The “Ekto” sculpture was created by Ed Rupard of Chesapeake Beach, Maryland. He used salvaged plumbling supplies. The sculpture reminds me of a pony prancing through the forest.
“Our visitors really respond to the whimsy here at Annmarie. We swap out our whimsical touches often, so people feel like each visit is different from the last,” said Foltz.
I wouldn’t be surprised to see four-legged creatures wander on the property to mingle with the sculpture installations. In fact, the deer love to visit wild & whimsical AnnMarie Sculpture Garden. “We currently know of four living within our fences. We also see raccoons, foxes, lots of rabbits, and squirrels. Thanks to the surrounding fields and waterways, we see lots of birds of prey like hawks, eagles, owls, and shorebirds like egrets and herons. Our butterfly gardens attract a broad assortment of pollinators as well,” said Foltz.
This is one reason why I so enjoyed The Bird; Uranus II sculpture (1957). Created by Etienne Hajdu (French, b. Romania), the bronze sculpture is on loan from the Hirshhorn Museum.
The venue’s “built-in audience” is locals. And who wouldn’t want to regularly visit a place where art is honored on a pedestal? “Our southern Maryland community, particularly Calvert and St Mary’s County residents are the heart of our AMG family. While we do pull from the mid-Atlantic region and enjoy visits from out-of-town tourists, the love and support from Southern Maryland (SoMD) families are what keep us going! Our gallery exhibitions highlight artists from all over the U.S, but you can always find local artists represented in our indoor and outdoor collection,” said Foltz.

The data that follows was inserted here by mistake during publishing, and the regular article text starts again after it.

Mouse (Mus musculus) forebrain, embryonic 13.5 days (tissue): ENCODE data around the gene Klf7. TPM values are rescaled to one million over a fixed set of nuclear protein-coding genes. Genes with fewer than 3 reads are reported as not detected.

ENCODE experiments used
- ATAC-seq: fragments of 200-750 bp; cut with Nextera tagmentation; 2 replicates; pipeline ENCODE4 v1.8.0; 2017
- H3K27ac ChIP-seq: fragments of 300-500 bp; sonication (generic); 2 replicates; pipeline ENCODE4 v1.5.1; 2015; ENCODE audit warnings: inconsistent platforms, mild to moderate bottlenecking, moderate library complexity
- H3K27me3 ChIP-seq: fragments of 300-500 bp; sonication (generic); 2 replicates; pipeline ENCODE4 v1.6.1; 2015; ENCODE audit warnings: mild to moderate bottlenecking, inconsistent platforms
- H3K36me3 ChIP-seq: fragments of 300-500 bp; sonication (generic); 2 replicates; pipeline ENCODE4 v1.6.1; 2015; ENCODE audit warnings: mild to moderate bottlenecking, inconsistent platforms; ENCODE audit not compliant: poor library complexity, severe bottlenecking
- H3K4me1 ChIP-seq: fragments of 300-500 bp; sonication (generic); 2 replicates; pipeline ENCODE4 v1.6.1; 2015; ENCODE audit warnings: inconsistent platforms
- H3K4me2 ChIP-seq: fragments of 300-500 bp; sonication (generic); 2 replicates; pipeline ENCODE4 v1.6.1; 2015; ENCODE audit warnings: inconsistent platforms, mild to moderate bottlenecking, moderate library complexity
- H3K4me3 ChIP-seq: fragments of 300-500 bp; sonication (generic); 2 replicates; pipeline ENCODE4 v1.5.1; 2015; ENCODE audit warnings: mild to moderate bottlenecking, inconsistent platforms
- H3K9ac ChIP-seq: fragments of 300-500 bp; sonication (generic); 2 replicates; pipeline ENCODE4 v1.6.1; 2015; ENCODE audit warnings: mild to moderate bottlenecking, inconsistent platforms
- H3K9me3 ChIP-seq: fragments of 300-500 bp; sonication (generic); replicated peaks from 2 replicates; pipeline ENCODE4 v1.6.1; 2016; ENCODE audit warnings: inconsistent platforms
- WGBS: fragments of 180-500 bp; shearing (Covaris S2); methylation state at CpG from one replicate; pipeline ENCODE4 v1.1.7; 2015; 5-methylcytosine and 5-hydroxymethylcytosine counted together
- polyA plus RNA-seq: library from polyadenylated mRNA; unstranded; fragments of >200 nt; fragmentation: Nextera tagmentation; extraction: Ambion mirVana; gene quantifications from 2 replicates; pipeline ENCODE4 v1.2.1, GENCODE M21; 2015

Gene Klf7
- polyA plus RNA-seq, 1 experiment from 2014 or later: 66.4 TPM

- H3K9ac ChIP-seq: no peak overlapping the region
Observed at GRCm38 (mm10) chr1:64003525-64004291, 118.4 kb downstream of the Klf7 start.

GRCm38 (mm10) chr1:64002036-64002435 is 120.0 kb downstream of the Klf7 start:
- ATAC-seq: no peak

A Surveyor’s Map
Architecturally, the most riveting sculpture is A Surveyor’s Map. It was created by Jan Rose Queralt and Roma Campanile. Commissioned by AMG, the wood and steel structure is dramatic, oversized and interactive. Whether a child or adult, this sculpture begs to be climbed. No signs read “KEEP DISTANCE.”
I am fascinated by the artists’ statement: “The boardwalk through the woods provides an experience of place at different levels and from different perspectives. This work of art reflects the roads, crossroads, zig zags, and benchmarks that constitute one’s memories, like a surveyor’s map. Process, change, and memory are integrated in the experience. Inscriptions taken from interviews with residents from Calvert County reflect the community at large and its collective memory; over time the words will be worn away by the footsteps of others, just as a memory can fade with time.”